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June  2004

Advocations

The Collector
A General Manager Learns that Research is a Big Time Saver
by Samantha Carpenter

Most people have seen the Civil War through the eyes of characters in movies like “Gone With the Wind” or “Cold Mountain,” but without civil war memorabilia collectors like Ed Travis, general manager of Precision Millworks of Cumming, Ga., these stories would never come to life.

“If you were to look at any of the publications of the Civil War, every reference book that has been written on the Civil War has come from a Civil War collector, not an archeologist. The Civil War collectors that really take it to heart go out and research the records and they write their reference books. The collector has done more for the preservation and the tracing of the history and development of things during the war than the archeologists,” Travis said.

Travis became interested in collecting Civil War artifacts in the 1970s when one of his uncle’s friends introduced him to the hobby.

To find artifacts, Travis’ main method is to use a metal detector. There is a lot of land development going on in his area near Kennesaw Mountain. The Battle of Kennesaw Mountain was fought there, just before the Battle of Atlanta.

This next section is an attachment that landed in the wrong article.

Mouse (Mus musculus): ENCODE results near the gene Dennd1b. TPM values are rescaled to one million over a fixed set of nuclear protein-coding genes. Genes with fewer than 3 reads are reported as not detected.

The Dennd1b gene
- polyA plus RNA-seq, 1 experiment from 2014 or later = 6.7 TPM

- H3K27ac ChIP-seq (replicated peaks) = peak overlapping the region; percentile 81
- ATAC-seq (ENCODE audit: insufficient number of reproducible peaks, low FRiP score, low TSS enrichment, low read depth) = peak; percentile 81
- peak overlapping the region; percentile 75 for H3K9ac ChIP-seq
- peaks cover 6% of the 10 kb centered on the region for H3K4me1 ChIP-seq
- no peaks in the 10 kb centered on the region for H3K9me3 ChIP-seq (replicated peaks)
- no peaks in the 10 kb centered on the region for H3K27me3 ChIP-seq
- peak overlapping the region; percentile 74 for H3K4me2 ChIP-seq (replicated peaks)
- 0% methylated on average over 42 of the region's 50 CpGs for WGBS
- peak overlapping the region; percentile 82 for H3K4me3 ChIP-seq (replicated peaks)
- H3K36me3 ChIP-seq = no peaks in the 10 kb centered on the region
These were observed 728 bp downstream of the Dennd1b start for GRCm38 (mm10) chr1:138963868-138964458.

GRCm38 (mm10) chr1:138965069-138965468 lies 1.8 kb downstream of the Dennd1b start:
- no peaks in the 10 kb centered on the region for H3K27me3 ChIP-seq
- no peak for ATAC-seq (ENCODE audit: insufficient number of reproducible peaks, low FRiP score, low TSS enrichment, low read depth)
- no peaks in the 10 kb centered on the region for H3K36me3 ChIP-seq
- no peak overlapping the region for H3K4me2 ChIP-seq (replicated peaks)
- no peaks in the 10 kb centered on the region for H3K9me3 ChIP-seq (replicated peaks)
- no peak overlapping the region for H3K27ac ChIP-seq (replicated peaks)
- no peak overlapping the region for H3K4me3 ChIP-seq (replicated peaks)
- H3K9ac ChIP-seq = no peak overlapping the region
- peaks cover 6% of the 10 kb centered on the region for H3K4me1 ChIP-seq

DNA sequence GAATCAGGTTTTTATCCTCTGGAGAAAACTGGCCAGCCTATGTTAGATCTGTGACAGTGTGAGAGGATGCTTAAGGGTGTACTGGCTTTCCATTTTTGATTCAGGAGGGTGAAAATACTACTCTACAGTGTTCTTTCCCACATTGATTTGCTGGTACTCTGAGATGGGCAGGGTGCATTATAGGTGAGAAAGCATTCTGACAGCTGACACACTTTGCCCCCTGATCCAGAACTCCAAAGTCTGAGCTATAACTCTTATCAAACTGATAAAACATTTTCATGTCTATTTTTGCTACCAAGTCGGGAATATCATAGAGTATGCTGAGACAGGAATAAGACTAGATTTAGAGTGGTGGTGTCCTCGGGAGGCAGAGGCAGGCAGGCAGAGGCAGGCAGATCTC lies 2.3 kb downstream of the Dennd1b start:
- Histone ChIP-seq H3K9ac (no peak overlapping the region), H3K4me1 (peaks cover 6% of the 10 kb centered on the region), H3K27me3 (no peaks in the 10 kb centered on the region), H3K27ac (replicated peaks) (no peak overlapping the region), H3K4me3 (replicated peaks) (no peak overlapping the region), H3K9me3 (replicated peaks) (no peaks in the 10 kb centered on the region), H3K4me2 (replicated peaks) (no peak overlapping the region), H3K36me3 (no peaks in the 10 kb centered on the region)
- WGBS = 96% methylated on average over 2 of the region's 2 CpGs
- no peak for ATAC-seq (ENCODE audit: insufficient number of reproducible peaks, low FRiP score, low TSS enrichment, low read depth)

According to Travis, his most interesting Civil War artifacts are personal items, such as rings. 

“You often have to wonder what was going through that person’s mind. Did they realize they lost it? Did they throw it away? Sometimes you have to imagine what might have been the story behind it,” he said.

He said most of what is found at development sites are bullets that were either fired or dropped, buttons, buckles, artillery shells or cannon balls.

None of Travis’ family currently hunts for artifacts with him, but he says that they are very supportive of his hobby. His wife, Elissa, helps out at different club functions. Travis belongs to both the North Georgia Relic Hunters Association and the Georgia Research and Recovery Club.

Travis said that his hobby has taught him that research can save countless hours in the field and that has saved him quite a bit of time at work. 

“I have also learned that patience and thoroughness in that research will pay off in the long run. Just like designing a new window product, a lot of time and money will be saved by doing your homework prior to physically starting,” he said.

As you would expect with a Civil War buff, Travis says the Civil War movies he likes to watch are not necessarily what you would see at the theater. 

“I enjoy watching the various documentaries that PBS puts on, which actually go back and do the true research,” he said.


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